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Saturday, May 27, 2006

Honey or Vinegar?

What's the best way to bring about change in North Korea, overwhelm it with capitalism or isolate it from the global marketplace? Here's a small part of a much longer discussion of how North Korea is using front companies outside of the country to raise funds, and the response of the U.S. and other countries to this activity:

North Korea's creepy-crawly capitalism, by Bertil Lintner, ATimes.com: North Korean capitalism is thriving - just not inside North Korea. Pyongyang has steadily established a string of legitimate and less legitimate front companies across East and Southeast Asia, aimed at earning the cash-strapped government badly needed hard currency. And, by all indications, business is booming. ... While China is welcoming, North Korean companies have gotten a rise out of Japan and the United States, which contend that Pyongyang uses these concerns sometimes to procure raw materials and dual-use technologies clandestinely to support its missile and nuclear-weapons programs...

The US action [against Delta Asia bank for its dealings with North Korea] raised important questions about the nature of North Korean capitalism, and underscored the dilemma the world faces from a cash-starved, nuclear-armed Pyongyang. Washington, no doubt, realizes that more international trade and economic development is essential for Pyongyang to move forward and evolve into a responsible regional player. ... South Korea, in particular, has long advocated economic engagement with North Korea, arguing that unless the North is urged and helped to develop and strengthen its economy, both the South and the North would likely collapse upon reunification...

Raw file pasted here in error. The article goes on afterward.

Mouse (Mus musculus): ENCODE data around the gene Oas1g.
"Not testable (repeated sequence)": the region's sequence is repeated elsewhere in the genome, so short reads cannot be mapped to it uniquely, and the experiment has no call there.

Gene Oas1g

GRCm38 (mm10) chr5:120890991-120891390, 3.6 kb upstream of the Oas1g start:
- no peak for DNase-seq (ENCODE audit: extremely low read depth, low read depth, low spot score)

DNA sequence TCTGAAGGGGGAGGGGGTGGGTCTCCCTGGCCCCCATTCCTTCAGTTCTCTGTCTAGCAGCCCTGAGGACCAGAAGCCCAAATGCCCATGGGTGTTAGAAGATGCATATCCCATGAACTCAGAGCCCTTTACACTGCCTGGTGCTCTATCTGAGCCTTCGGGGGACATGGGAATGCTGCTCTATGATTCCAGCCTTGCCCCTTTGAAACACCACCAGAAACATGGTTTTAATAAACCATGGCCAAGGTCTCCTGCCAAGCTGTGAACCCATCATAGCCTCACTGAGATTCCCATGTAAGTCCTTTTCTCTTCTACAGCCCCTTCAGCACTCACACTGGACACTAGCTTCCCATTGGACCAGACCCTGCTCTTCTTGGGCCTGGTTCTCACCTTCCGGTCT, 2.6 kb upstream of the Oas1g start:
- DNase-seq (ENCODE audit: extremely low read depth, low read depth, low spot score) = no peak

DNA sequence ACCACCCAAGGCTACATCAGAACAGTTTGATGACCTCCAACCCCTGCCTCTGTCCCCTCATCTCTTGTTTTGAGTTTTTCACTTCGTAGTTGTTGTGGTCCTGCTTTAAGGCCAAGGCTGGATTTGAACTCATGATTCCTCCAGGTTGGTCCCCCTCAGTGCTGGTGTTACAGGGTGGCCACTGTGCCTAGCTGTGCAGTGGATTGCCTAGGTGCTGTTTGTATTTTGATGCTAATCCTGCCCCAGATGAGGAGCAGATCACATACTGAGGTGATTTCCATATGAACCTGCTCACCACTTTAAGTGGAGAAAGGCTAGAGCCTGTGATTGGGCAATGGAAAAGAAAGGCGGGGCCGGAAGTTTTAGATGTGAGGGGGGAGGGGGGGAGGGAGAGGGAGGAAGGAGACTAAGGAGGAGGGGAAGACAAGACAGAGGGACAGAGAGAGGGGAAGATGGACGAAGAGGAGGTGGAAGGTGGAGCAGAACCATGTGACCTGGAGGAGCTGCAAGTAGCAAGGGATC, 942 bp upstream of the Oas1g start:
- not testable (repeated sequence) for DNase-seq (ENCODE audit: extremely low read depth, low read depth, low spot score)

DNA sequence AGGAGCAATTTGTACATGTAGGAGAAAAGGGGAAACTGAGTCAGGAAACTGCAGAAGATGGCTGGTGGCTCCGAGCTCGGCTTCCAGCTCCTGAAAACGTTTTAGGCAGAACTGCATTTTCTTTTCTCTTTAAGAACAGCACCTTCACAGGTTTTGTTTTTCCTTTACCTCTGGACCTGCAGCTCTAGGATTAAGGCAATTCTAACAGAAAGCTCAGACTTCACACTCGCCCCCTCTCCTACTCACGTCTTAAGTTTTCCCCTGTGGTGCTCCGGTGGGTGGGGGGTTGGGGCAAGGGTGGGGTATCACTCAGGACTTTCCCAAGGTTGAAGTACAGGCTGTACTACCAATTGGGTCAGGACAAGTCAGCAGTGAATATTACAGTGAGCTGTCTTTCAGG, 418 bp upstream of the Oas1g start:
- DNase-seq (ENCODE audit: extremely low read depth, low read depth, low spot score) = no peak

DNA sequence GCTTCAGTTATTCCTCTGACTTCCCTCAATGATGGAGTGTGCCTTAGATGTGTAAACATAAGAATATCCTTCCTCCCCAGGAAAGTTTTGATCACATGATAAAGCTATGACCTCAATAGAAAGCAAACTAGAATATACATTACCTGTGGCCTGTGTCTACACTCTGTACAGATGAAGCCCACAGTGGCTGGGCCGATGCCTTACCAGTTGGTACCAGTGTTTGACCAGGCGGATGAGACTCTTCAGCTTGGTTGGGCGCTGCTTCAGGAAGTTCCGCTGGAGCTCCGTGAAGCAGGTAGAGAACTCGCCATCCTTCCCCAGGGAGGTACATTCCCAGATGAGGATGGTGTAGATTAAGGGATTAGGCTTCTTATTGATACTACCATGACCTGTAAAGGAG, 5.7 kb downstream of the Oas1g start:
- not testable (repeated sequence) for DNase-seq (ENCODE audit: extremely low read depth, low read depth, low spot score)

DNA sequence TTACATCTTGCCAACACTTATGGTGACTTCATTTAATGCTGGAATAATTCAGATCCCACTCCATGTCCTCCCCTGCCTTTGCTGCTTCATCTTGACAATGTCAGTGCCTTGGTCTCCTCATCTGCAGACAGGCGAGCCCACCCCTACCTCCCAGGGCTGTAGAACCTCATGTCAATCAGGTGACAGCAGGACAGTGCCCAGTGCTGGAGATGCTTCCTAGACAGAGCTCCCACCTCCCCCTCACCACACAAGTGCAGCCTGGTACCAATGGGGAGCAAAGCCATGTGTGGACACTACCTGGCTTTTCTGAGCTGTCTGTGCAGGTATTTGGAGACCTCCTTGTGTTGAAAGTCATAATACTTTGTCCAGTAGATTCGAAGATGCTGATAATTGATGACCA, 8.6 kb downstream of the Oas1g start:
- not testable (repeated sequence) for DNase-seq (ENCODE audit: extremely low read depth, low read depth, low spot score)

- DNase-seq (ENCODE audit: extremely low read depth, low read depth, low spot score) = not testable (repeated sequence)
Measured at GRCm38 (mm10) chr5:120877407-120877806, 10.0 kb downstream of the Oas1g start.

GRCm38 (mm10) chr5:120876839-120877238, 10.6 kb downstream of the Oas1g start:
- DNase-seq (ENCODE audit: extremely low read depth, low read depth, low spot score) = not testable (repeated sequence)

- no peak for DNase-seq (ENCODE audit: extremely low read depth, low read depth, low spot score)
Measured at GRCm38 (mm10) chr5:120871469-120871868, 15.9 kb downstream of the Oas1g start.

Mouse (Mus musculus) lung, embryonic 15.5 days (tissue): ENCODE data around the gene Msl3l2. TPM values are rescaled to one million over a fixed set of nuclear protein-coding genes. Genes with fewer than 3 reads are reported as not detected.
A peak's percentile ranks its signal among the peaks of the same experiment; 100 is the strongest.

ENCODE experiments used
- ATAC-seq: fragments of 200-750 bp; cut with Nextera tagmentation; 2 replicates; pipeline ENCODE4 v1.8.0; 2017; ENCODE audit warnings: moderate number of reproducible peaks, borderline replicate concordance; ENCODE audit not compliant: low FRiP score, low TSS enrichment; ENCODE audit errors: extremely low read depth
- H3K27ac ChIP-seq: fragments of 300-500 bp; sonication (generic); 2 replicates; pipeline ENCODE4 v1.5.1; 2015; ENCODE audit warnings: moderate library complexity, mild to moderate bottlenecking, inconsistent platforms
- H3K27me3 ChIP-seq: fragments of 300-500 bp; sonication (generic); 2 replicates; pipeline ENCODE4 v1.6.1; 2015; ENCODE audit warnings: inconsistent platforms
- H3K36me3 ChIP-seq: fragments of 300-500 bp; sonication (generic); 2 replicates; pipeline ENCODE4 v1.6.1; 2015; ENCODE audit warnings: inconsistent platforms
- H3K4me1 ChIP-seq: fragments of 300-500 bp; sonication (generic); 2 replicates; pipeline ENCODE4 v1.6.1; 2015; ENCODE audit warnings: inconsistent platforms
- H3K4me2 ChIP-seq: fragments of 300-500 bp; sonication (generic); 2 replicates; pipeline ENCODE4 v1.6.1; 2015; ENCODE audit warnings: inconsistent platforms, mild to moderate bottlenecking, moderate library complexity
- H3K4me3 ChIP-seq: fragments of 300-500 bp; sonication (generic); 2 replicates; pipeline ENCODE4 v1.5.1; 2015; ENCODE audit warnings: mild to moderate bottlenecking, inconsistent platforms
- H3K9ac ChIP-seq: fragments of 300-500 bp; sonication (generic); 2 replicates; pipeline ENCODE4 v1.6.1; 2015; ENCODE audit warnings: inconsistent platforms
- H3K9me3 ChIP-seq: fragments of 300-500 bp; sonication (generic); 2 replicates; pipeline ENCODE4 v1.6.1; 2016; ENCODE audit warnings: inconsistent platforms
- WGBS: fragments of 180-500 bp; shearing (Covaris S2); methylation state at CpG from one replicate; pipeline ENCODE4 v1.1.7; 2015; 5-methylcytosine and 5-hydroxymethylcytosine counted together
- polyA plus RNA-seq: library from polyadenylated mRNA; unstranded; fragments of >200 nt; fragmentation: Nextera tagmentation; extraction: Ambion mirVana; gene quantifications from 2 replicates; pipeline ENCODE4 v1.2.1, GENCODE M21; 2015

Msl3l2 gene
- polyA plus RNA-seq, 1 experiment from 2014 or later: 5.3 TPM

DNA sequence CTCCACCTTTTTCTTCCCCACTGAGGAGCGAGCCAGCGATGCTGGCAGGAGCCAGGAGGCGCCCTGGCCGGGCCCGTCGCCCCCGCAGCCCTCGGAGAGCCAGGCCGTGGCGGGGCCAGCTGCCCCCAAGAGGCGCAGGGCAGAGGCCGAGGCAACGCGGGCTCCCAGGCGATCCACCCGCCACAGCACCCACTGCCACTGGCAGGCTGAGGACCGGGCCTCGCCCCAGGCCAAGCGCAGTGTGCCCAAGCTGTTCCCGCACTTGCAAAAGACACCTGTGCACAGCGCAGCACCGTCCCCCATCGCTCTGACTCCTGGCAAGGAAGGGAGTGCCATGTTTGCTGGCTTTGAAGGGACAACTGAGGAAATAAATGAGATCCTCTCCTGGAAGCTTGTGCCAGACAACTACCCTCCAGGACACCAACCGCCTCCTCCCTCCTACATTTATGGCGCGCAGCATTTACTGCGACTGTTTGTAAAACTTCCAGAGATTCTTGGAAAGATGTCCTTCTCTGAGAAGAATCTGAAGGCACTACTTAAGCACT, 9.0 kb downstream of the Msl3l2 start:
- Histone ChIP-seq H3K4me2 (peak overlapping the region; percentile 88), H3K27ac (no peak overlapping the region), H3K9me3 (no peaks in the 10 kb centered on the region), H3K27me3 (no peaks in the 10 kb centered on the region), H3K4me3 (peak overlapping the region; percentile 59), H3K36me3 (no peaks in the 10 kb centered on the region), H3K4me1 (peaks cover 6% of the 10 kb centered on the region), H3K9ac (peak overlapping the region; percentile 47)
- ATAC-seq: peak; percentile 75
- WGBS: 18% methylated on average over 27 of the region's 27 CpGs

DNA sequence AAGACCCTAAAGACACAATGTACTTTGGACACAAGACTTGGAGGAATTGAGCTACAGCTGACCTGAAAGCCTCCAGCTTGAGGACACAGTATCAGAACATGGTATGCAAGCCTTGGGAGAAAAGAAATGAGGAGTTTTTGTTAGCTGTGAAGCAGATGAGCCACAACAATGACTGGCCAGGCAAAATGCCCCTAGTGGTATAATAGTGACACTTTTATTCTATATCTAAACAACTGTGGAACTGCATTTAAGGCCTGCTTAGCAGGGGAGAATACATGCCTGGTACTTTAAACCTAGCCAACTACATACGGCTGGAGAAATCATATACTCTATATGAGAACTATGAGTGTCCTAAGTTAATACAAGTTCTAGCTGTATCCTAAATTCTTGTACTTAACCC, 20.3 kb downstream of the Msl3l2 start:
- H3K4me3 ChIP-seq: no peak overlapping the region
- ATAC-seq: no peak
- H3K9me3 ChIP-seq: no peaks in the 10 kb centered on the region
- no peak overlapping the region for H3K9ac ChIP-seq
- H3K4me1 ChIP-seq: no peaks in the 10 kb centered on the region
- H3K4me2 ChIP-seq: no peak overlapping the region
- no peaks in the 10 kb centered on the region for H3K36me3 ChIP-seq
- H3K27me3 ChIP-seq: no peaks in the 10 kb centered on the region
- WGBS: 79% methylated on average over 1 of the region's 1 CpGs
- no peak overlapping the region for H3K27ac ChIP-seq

Others argue that the flow of more hard currency into Pyongyang's coffers only serves to delay the inevitable collapse of one of the world's most atavistic regimes, thus prolonging the extreme suffering of the North Korean people. There is little or nothing to suggest that the money that ... front companies are earning in the region is being employed for social development at home or spent on basic necessities, such as ... food...

Whatever the case, North Korea is likely to find new ways to continue its commercial drive across the region ... The US may try to tighten the screws on North Korea's expanding global businesses, but there are always others - Russia, China and Thailand - who are more than willing to do business with an enterprising Pyongyang.

    Posted by on Saturday, May 27, 2006 at 12:09 AM in Economics, Policy, Politics | Permalink  TrackBack (0)  Comments (3)

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